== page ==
“We reduced our power requirements by 60 percent, and our water requirement fell by 20 percent because we were more efficient,” he said.
The Eisele-Roberts family used some of the additional income from the turbines to purchase the neighboring ranch, thereby expanding King Ranch.
“That saved thousands of acres of grassland for both wildlife and cattle use,” Eisele said.
They also added 22 new water systems as well, which benefit the livestock and the local wildlife.
“We’re seeing elk and deer migrate onto the ranch that were never here before,” Eisele said. “In the whole 45 years I’ve been here, I’ve never seen the elk and deer, or the level of birds we have here.”
The ideal wind speed for the turbines is 12 to 24 miles per hour, which makes Wyoming’s constant wind perfect for wind farms, Eisele said. The turbines shut down automatically if the wind becomes too strong.
“(The turbines) are basically no cost to the environment. They don’t use water, they don’t affect wildlife, they don’t affect livestock,” Eisele said.
It’s a fallacy to believe the turbines kill raptors or other birds, he said.
Ann King loved birds, and she worked as a counter and spotter for the National Audubon Society and Wyoming Game and Fish.
“She would spend a great deal of time going around the turbine field for the first three or four years they were in,” Eisele said. She found one dead raptor, which he originally thought was bad.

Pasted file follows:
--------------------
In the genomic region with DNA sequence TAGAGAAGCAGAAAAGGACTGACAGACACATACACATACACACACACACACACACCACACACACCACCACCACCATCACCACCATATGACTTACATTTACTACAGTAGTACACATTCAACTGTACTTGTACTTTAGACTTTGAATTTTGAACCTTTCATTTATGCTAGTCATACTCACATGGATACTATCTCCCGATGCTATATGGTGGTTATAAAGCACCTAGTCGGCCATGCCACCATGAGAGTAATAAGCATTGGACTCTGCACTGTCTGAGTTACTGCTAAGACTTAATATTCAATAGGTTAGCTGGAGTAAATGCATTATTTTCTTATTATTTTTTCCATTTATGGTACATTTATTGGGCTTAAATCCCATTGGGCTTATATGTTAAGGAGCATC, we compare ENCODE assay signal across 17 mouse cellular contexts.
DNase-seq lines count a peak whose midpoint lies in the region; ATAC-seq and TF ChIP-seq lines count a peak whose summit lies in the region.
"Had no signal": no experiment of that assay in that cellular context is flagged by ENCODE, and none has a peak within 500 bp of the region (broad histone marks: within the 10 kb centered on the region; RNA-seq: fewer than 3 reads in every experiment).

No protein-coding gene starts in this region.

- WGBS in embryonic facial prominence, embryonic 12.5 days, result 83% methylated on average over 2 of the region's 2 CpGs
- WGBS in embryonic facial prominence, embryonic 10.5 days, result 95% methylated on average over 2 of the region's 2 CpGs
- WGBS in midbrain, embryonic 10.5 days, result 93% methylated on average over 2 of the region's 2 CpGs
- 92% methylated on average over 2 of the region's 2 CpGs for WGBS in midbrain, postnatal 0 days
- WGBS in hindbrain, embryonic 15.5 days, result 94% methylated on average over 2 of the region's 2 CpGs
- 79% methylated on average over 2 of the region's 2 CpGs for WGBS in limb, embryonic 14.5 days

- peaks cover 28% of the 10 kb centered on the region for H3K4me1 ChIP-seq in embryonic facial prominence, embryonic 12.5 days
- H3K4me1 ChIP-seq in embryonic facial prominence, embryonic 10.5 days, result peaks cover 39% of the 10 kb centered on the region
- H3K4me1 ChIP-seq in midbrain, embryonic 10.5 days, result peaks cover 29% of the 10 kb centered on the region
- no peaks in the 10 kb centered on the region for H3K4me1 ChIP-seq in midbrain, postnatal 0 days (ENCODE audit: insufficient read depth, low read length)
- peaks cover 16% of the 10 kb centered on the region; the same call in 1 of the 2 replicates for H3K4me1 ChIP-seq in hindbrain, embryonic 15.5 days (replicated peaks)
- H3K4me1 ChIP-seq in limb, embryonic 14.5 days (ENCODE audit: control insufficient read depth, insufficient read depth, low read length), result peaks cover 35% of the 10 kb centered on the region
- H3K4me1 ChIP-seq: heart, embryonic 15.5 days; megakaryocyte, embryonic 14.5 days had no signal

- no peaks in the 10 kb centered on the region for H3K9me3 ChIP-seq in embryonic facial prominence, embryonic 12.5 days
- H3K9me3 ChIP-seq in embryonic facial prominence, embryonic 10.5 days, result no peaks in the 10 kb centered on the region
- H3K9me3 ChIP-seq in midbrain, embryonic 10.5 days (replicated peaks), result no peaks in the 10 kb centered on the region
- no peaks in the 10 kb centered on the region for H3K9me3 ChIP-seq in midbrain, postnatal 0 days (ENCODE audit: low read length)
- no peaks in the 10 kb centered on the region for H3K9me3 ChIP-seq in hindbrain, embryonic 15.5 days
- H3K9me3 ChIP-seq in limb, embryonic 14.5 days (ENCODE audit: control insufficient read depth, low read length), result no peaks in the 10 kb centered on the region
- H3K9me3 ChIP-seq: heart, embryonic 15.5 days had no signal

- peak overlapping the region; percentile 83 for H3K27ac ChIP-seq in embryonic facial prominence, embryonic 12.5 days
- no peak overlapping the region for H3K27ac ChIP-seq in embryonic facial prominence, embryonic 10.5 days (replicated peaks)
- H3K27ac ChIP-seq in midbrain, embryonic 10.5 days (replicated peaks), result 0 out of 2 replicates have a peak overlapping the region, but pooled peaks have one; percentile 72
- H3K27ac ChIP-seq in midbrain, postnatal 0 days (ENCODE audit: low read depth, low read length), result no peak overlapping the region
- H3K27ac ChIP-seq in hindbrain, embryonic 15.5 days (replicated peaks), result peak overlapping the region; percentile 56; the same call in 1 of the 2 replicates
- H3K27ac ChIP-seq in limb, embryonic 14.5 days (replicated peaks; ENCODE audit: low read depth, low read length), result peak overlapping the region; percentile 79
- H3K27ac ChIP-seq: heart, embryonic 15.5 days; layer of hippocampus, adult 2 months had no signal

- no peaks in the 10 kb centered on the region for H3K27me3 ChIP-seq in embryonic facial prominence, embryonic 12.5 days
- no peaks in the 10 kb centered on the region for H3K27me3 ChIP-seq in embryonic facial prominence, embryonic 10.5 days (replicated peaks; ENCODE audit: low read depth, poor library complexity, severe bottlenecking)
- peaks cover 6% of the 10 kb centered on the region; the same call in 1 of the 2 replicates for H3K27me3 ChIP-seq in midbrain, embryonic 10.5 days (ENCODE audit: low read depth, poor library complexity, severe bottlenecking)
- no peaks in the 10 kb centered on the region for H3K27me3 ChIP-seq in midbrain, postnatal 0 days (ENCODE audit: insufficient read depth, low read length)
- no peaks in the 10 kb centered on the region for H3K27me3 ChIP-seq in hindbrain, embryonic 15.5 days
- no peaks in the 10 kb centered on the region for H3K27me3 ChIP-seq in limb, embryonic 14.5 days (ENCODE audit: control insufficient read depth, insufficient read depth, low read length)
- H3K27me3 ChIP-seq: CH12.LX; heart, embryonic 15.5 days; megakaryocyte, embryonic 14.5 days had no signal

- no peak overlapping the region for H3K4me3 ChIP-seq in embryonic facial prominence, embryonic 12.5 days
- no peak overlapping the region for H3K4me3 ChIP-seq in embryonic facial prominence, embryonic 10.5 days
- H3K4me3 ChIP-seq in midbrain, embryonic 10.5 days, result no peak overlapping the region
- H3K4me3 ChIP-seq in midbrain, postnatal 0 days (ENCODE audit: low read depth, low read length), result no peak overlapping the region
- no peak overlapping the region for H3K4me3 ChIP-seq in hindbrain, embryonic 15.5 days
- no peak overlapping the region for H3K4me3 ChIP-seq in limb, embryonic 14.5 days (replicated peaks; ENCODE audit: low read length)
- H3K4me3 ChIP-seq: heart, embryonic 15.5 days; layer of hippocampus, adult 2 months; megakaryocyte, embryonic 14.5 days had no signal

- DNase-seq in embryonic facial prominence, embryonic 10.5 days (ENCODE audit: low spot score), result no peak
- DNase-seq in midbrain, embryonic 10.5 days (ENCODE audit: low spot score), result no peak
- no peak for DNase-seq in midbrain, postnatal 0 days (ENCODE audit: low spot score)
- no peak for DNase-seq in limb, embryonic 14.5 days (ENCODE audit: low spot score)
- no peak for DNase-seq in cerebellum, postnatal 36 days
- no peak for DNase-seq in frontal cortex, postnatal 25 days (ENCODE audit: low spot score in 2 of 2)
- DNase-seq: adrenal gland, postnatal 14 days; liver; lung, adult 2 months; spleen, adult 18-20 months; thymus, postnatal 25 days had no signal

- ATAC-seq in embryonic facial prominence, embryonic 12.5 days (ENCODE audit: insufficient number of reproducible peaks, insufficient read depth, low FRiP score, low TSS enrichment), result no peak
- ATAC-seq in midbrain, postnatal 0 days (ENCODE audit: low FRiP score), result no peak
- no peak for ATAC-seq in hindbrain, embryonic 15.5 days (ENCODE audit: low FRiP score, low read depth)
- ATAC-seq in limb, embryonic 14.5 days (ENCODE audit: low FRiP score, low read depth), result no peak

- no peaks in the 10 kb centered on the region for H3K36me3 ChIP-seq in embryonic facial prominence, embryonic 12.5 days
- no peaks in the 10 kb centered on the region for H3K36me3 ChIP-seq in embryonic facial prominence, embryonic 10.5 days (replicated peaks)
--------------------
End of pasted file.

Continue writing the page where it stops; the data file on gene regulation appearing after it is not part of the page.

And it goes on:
“She said, ‘That’s nothing. Compared to power lines, transformers, road kill, poachers – that’s nothing.’”
Wyoming Game and Fish and biologists with Duke Energy confirmed that.
Another fallacy is that the terrain is ruined if the wind energy company were to go out of business, Eisele said.
“You could probably call salvage people, and (the turbines) would disappear,” he said.
“We have an excellent reclamation plan written into our contract.”
King Ranch received Wyoming Leopold Conservation Award for sustainable ranching in 2015.
The draft report from Economically Needed Diversity Options for Wyoming (ENDOW) released in October mentions the possibility of using wind energy only once and may not be included in the initial report, which is due Sunday.
ENDOW is Gov. Matt Mead’s initiative to diversify the state’s economy through the next 20 years.
Eisele said he appreciates the mineral industries and what they’ve done for Wyoming’s economy.
“I don’t think wind will replace them,” he said. But he believes they have larger environmental concerns than wind energy.
Eisele said many wind energy companies chose not to build wind farms in Wyoming after the Legislature imposed the state’s wind energy tax.
He added that similar farms in smaller communities, like Albin, would benefit immeasurably from such farms because of the added local revenue and spending.
“The Legislature has overlooked the payment of property taxes to the county by wind farms. That contribution is enormous,” Eisele said. He added that it could mean hundreds of millions of dollars in property taxes for a county with a wind farm.
Roberts said the state should look into wind energy because it’s a natural resource the state has at least nine months of the year, and she knows personally that it works.
“Just like in the ag industry with land owners, we’ve got to diversity our income – same with the state of Wyoming. We’ve got to diversify the jobs and the income and the energy growth,” she said.